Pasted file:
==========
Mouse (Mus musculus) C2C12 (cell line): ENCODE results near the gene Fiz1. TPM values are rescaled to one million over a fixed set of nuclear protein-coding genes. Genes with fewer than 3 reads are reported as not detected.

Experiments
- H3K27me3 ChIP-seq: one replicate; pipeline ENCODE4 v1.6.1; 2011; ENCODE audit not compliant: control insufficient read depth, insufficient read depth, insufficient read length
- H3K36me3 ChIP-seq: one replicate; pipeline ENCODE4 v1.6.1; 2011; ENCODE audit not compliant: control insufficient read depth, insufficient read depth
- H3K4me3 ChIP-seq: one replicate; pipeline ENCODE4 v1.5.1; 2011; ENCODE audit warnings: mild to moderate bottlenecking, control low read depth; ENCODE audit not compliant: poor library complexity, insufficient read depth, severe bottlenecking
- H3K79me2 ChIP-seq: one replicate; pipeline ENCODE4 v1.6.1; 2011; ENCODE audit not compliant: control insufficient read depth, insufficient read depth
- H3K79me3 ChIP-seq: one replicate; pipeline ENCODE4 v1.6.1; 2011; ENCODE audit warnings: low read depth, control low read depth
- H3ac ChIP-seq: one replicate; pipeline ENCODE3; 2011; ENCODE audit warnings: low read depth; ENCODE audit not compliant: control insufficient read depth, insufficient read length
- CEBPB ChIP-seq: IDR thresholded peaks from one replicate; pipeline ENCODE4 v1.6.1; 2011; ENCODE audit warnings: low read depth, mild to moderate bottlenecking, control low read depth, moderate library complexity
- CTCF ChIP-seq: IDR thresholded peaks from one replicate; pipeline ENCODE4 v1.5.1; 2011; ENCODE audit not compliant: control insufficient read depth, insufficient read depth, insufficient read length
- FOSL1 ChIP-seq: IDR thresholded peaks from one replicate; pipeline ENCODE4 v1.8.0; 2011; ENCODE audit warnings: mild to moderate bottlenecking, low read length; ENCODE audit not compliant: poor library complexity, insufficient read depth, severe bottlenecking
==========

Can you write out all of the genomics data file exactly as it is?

Mouse (Mus musculus) C2C12 (cell line): ENCODE results near the gene Fiz1. TPM values are rescaled to one million over a fixed set of nuclear protein-coding genes. Genes with fewer than 3 reads are reported as not detected.

Experiments
- H3K27me3 ChIP-seq: one replicate; pipeline ENCODE4 v1.6.1; 2011; ENCODE audit not compliant: control insufficient read depth, insufficient read depth, insufficient read length
- H3K36me3 ChIP-seq: one replicate; pipeline ENCODE4 v1.6.1; 2011; ENCODE audit not compliant: control insufficient read depth, insufficient read depth
- H3K4me3 ChIP-seq: one replicate; pipeline ENCODE4 v1.5.1; 2011; ENCODE audit warnings: mild to moderate bottlenecking, control low read depth; ENCODE audit not compliant: poor library complexity, insufficient read depth, severe bottlenecking
- H3K79me2 ChIP-seq: one replicate; pipeline ENCODE4 v1.6.1; 2011; ENCODE audit not compliant: control insufficient read depth, insufficient read depth
- H3K79me3 ChIP-seq: one replicate; pipeline ENCODE4 v1.6.1; 2011; ENCODE audit warnings: low read depth, control low read depth
- H3ac ChIP-seq: one replicate; pipeline ENCODE3; 2011; ENCODE audit warnings: low read depth; ENCODE audit not compliant: control insufficient read depth, insufficient read length
- CEBPB ChIP-seq: IDR thresholded peaks from one replicate; pipeline ENCODE4 v1.6.1; 2011; ENCODE audit warnings: low read depth, mild to moderate bottlenecking, control low read depth, moderate library complexity
- CTCF ChIP-seq: IDR thresholded peaks from one replicate; pipeline ENCODE4 v1.5.1; 2011; ENCODE audit not compliant: control insufficient read depth, insufficient read depth, insufficient read length
- FOSL1 ChIP-seq: IDR thresholded peaks from one replicate; pipeline ENCODE4 v1.8.0; 2011; ENCODE audit warnings: mild to moderate bottlenecking, low read length; ENCODE audit not compliant: poor library complexity, insufficient read depth, severe bottlenecking